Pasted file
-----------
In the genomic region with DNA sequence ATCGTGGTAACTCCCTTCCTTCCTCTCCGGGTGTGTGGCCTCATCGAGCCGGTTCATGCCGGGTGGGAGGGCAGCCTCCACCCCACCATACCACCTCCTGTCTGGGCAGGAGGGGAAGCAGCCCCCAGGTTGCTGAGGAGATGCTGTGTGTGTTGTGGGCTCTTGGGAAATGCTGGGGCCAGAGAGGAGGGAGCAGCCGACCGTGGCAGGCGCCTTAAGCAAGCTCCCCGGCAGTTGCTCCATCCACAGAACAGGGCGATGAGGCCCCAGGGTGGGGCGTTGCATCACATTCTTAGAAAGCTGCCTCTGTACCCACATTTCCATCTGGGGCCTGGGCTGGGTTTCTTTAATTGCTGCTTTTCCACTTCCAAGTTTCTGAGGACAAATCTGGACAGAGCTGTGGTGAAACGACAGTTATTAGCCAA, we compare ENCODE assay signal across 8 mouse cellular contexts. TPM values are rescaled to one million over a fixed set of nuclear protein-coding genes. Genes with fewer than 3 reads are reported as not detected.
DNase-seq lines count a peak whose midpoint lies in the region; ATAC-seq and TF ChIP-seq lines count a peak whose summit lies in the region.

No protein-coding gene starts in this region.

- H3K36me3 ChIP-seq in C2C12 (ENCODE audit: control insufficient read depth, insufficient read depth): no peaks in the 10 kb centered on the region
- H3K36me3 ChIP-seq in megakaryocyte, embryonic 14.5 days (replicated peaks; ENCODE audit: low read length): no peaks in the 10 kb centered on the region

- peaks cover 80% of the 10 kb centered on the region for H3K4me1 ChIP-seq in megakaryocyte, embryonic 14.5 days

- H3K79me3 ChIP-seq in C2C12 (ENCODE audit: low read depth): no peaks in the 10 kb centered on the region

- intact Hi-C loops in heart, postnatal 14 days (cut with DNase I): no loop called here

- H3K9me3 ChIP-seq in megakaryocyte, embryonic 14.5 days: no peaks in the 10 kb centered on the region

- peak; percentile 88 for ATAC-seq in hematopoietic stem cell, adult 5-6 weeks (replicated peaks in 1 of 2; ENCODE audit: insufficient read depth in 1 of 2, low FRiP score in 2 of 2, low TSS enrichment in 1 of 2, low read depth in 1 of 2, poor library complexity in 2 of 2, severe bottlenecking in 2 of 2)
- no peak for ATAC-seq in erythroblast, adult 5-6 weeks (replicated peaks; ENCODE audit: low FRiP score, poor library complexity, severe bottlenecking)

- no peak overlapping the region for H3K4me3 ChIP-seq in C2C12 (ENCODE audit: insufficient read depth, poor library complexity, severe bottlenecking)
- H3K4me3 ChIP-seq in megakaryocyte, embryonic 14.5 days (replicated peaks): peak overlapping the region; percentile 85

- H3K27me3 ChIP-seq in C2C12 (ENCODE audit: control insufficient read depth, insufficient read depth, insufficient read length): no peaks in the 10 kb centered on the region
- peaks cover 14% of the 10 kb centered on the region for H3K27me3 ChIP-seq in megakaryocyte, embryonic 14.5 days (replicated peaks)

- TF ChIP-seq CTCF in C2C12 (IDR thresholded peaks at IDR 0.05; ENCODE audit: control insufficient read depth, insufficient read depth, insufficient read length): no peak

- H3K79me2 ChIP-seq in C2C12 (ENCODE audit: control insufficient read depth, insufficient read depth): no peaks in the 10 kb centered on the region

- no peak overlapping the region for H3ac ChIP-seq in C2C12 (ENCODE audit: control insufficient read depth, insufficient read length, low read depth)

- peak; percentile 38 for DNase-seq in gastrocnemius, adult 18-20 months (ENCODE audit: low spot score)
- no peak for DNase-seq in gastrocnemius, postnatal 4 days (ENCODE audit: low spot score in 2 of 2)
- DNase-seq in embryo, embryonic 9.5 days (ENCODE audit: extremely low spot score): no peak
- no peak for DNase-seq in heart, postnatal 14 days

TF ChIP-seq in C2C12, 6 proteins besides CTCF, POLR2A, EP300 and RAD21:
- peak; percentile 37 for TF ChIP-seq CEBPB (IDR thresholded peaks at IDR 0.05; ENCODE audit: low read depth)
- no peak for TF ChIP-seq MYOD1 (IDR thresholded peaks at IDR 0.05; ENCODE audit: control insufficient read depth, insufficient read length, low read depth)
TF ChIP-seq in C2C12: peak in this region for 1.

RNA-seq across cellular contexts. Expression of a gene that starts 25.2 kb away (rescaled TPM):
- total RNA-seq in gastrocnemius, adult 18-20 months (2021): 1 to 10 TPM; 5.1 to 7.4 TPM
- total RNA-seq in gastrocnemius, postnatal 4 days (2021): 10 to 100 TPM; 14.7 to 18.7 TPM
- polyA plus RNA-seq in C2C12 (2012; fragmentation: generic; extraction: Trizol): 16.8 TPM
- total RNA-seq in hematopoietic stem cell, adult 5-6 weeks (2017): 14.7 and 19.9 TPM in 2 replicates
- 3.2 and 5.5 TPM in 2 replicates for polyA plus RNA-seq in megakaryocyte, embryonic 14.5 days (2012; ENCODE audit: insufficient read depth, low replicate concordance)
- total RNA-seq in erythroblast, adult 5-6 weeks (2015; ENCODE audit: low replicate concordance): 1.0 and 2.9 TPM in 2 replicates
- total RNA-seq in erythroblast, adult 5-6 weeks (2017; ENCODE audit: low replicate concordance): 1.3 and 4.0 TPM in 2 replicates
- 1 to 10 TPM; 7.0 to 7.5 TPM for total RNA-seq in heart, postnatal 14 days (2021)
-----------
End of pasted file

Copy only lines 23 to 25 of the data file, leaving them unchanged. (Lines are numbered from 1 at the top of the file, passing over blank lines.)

TF ChIP-seq in C2C12, 6 proteins besides CTCF, POLR2A, EP300 and RAD21:
- peak; percentile 37 for TF ChIP-seq CEBPB (IDR thresholded peaks at IDR 0.05; ENCODE audit: low read depth)
- no peak for TF ChIP-seq MYOD1 (IDR thresholded peaks at IDR 0.05; ENCODE audit: control insufficient read depth, insufficient read length, low read depth)